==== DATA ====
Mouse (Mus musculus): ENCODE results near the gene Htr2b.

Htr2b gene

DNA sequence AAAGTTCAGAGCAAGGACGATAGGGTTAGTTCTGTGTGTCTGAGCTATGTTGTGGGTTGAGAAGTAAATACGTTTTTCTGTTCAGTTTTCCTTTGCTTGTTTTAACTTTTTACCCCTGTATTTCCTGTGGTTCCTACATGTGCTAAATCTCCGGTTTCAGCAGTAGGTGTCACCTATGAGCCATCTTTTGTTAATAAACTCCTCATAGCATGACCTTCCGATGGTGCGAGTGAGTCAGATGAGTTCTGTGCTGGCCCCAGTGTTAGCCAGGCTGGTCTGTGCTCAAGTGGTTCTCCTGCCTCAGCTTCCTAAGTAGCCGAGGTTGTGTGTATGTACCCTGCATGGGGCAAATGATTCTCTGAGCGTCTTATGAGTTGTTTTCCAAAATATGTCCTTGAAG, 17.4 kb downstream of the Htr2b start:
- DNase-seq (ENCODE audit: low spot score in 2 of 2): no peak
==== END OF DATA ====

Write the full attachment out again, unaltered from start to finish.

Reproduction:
Mouse (Mus musculus): ENCODE results near the gene Htr2b.

Htr2b gene

DNA sequence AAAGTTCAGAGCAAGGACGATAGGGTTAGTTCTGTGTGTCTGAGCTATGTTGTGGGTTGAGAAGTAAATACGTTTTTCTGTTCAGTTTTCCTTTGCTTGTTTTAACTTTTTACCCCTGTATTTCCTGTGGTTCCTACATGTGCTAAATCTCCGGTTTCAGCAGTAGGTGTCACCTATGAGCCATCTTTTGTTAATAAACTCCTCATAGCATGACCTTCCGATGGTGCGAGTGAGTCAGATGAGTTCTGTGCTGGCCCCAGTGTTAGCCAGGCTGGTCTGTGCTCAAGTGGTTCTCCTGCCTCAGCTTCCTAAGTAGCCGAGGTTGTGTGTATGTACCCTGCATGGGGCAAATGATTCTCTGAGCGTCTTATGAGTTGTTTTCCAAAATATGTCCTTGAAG, 17.4 kb downstream of the Htr2b start:
- DNase-seq (ENCODE audit: low spot score in 2 of 2): no peak